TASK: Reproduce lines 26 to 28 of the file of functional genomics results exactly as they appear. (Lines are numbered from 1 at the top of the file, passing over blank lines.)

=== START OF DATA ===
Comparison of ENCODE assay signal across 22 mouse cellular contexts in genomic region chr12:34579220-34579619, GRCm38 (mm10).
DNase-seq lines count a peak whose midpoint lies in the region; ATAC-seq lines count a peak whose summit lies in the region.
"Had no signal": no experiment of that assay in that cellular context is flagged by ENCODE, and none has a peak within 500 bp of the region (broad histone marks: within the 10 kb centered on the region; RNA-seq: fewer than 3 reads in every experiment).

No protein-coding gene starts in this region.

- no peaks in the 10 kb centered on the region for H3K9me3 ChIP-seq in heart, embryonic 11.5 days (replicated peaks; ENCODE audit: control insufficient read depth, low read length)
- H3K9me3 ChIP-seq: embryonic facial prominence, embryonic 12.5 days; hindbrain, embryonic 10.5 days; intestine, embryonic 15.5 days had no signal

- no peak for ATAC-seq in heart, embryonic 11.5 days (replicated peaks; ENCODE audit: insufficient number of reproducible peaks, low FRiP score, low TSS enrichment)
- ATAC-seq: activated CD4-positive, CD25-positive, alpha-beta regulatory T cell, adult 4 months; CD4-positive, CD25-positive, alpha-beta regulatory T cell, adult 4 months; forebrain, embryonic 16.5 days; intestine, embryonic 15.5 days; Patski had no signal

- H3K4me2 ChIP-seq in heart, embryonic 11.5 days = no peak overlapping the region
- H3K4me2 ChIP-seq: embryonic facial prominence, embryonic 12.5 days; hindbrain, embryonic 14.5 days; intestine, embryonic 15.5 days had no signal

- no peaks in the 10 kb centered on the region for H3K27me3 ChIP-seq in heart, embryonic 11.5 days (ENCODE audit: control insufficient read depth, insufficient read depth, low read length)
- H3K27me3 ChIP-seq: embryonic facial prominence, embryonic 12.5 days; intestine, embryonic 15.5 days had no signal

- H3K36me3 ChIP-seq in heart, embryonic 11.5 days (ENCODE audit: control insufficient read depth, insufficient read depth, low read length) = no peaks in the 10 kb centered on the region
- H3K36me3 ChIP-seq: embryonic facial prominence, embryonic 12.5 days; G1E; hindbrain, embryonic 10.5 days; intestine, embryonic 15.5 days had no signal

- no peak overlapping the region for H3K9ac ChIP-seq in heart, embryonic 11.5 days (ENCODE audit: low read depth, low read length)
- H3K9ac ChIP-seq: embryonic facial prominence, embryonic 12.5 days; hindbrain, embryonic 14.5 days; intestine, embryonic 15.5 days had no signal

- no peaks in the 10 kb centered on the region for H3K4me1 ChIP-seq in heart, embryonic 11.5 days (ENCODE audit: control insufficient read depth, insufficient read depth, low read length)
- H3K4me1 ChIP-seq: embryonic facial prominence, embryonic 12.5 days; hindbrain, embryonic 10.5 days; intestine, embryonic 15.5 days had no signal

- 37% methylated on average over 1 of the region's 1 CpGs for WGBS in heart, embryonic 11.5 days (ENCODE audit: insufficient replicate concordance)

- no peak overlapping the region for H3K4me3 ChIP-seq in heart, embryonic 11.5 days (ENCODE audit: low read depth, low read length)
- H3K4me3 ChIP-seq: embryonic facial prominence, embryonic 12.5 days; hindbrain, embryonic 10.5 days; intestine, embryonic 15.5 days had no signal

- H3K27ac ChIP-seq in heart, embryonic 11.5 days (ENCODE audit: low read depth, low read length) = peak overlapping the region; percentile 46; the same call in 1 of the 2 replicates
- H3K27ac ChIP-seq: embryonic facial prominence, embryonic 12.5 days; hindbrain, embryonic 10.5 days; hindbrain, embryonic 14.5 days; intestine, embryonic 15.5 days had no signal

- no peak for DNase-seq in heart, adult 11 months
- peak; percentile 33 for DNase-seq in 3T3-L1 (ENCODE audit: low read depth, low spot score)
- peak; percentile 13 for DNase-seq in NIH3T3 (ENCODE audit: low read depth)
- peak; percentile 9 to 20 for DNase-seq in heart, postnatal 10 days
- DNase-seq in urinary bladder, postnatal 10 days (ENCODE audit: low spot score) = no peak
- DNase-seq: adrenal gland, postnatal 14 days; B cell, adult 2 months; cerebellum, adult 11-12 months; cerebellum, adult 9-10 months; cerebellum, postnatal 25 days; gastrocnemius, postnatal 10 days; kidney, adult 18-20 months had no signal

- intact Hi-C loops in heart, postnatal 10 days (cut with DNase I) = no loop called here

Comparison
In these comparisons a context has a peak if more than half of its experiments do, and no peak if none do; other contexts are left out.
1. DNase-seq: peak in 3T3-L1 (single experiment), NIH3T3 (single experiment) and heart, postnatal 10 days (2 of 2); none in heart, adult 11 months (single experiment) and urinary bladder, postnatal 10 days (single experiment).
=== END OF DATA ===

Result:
- peak; percentile 13 for DNase-seq in NIH3T3 (ENCODE audit: low read depth)
- peak; percentile 9 to 20 for DNase-seq in heart, postnatal 10 days
- DNase-seq in urinary bladder, postnatal 10 days (ENCODE audit: low spot score) = no peak